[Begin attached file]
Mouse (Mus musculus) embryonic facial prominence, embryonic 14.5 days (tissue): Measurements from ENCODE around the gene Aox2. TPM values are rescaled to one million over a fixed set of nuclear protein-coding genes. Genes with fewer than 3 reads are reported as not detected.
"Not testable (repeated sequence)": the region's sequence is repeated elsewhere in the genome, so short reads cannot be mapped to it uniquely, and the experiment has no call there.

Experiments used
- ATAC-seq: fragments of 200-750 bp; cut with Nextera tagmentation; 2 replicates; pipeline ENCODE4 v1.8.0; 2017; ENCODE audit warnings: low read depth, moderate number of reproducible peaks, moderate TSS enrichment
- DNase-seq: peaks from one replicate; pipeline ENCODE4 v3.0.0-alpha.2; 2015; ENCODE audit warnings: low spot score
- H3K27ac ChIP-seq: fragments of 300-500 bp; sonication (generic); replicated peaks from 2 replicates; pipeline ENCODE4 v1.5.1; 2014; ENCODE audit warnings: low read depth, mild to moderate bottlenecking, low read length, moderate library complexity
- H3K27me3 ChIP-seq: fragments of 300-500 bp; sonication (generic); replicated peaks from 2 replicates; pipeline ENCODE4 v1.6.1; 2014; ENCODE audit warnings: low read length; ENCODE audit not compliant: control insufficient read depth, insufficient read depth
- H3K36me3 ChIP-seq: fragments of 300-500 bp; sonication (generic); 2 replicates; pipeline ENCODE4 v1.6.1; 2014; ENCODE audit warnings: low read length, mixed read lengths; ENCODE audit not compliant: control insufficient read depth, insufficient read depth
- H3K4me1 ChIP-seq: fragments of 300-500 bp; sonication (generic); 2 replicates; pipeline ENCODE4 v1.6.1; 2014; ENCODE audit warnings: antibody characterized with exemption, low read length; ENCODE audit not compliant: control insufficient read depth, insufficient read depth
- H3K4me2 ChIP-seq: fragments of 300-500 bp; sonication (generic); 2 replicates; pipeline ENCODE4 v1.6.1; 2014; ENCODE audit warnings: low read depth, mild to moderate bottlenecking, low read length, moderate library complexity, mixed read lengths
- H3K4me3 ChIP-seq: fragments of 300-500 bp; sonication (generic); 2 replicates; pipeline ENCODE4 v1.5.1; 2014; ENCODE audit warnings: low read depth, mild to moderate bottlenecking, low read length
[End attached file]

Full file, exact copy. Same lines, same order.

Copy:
Mouse (Mus musculus) embryonic facial prominence, embryonic 14.5 days (tissue): Measurements from ENCODE around the gene Aox2. TPM values are rescaled to one million over a fixed set of nuclear protein-coding genes. Genes with fewer than 3 reads are reported as not detected.
"Not testable (repeated sequence)": the region's sequence is repeated elsewhere in the genome, so short reads cannot be mapped to it uniquely, and the experiment has no call there.

Experiments used
- ATAC-seq: fragments of 200-750 bp; cut with Nextera tagmentation; 2 replicates; pipeline ENCODE4 v1.8.0; 2017; ENCODE audit warnings: low read depth, moderate number of reproducible peaks, moderate TSS enrichment
- DNase-seq: peaks from one replicate; pipeline ENCODE4 v3.0.0-alpha.2; 2015; ENCODE audit warnings: low spot score
- H3K27ac ChIP-seq: fragments of 300-500 bp; sonication (generic); replicated peaks from 2 replicates; pipeline ENCODE4 v1.5.1; 2014; ENCODE audit warnings: low read depth, mild to moderate bottlenecking, low read length, moderate library complexity
- H3K27me3 ChIP-seq: fragments of 300-500 bp; sonication (generic); replicated peaks from 2 replicates; pipeline ENCODE4 v1.6.1; 2014; ENCODE audit warnings: low read length; ENCODE audit not compliant: control insufficient read depth, insufficient read depth
- H3K36me3 ChIP-seq: fragments of 300-500 bp; sonication (generic); 2 replicates; pipeline ENCODE4 v1.6.1; 2014; ENCODE audit warnings: low read length, mixed read lengths; ENCODE audit not compliant: control insufficient read depth, insufficient read depth
- H3K4me1 ChIP-seq: fragments of 300-500 bp; sonication (generic); 2 replicates; pipeline ENCODE4 v1.6.1; 2014; ENCODE audit warnings: antibody characterized with exemption, low read length; ENCODE audit not compliant: control insufficient read depth, insufficient read depth
- H3K4me2 ChIP-seq: fragments of 300-500 bp; sonication (generic); 2 replicates; pipeline ENCODE4 v1.6.1; 2014; ENCODE audit warnings: low read depth, mild to moderate bottlenecking, low read length, moderate library complexity, mixed read lengths
- H3K4me3 ChIP-seq: fragments of 300-500 bp; sonication (generic); 2 replicates; pipeline ENCODE4 v1.5.1; 2014; ENCODE audit warnings: low read depth, mild to moderate bottlenecking, low read length